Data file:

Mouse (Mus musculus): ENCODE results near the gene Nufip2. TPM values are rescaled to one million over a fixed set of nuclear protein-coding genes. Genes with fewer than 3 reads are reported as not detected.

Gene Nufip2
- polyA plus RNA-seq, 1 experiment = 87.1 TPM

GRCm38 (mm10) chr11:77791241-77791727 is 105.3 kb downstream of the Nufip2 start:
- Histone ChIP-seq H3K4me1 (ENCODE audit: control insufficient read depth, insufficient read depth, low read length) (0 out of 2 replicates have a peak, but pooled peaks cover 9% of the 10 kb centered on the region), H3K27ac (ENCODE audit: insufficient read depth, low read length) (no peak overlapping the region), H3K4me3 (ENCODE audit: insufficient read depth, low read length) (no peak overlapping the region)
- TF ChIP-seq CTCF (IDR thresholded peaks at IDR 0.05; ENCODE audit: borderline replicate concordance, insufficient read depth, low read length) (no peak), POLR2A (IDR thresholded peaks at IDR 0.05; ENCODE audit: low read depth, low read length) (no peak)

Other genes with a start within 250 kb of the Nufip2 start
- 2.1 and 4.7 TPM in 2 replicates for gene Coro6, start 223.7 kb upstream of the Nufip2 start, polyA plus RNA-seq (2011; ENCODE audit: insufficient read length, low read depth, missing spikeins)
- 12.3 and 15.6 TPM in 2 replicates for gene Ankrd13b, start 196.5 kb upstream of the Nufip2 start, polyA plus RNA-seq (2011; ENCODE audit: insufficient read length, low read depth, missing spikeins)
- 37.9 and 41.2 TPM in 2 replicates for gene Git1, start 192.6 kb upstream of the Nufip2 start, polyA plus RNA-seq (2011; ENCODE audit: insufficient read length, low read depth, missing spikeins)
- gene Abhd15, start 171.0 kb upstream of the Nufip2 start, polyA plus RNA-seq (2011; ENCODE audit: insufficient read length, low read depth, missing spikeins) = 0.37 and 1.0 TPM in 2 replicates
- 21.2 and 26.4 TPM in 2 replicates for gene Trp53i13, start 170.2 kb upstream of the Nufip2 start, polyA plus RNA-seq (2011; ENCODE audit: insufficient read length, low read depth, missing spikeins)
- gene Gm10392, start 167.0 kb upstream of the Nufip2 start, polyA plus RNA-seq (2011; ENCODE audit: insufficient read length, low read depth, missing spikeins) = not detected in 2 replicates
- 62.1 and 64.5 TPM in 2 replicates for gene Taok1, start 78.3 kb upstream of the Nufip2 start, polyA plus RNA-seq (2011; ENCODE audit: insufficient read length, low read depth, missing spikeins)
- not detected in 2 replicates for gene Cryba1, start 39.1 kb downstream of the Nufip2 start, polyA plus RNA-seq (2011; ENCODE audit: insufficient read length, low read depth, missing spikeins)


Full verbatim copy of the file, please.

Mouse (Mus musculus): ENCODE results near the gene Nufip2. TPM values are rescaled to one million over a fixed set of nuclear protein-coding genes. Genes with fewer than 3 reads are reported as not detected.

Gene Nufip2
- polyA plus RNA-seq, 1 experiment = 87.1 TPM

GRCm38 (mm10) chr11:77791241-77791727 is 105.3 kb downstream of the Nufip2 start:
- Histone ChIP-seq H3K4me1 (ENCODE audit: control insufficient read depth, insufficient read depth, low read length) (0 out of 2 replicates have a peak, but pooled peaks cover 9% of the 10 kb centered on the region), H3K27ac (ENCODE audit: insufficient read depth, low read length) (no peak overlapping the region), H3K4me3 (ENCODE audit: insufficient read depth, low read length) (no peak overlapping the region)
- TF ChIP-seq CTCF (IDR thresholded peaks at IDR 0.05; ENCODE audit: borderline replicate concordance, insufficient read depth, low read length) (no peak), POLR2A (IDR thresholded peaks at IDR 0.05; ENCODE audit: low read depth, low read length) (no peak)

Other genes with a start within 250 kb of the Nufip2 start
- 2.1 and 4.7 TPM in 2 replicates for gene Coro6, start 223.7 kb upstream of the Nufip2 start, polyA plus RNA-seq (2011; ENCODE audit: insufficient read length, low read depth, missing spikeins)
- 12.3 and 15.6 TPM in 2 replicates for gene Ankrd13b, start 196.5 kb upstream of the Nufip2 start, polyA plus RNA-seq (2011; ENCODE audit: insufficient read length, low read depth, missing spikeins)
- 37.9 and 41.2 TPM in 2 replicates for gene Git1, start 192.6 kb upstream of the Nufip2 start, polyA plus RNA-seq (2011; ENCODE audit: insufficient read length, low read depth, missing spikeins)
- gene Abhd15, start 171.0 kb upstream of the Nufip2 start, polyA plus RNA-seq (2011; ENCODE audit: insufficient read length, low read depth, missing spikeins) = 0.37 and 1.0 TPM in 2 replicates
- 21.2 and 26.4 TPM in 2 replicates for gene Trp53i13, start 170.2 kb upstream of the Nufip2 start, polyA plus RNA-seq (2011; ENCODE audit: insufficient read length, low read depth, missing spikeins)
- gene Gm10392, start 167.0 kb upstream of the Nufip2 start, polyA plus RNA-seq (2011; ENCODE audit: insufficient read length, low read depth, missing spikeins) = not detected in 2 replicates
- 62.1 and 64.5 TPM in 2 replicates for gene Taok1, start 78.3 kb upstream of the Nufip2 start, polyA plus RNA-seq (2011; ENCODE audit: insufficient read length, low read depth, missing spikeins)
- not detected in 2 replicates for gene Cryba1, start 39.1 kb downstream of the Nufip2 start, polyA plus RNA-seq (2011; ENCODE audit: insufficient read length, low read depth, missing spikeins)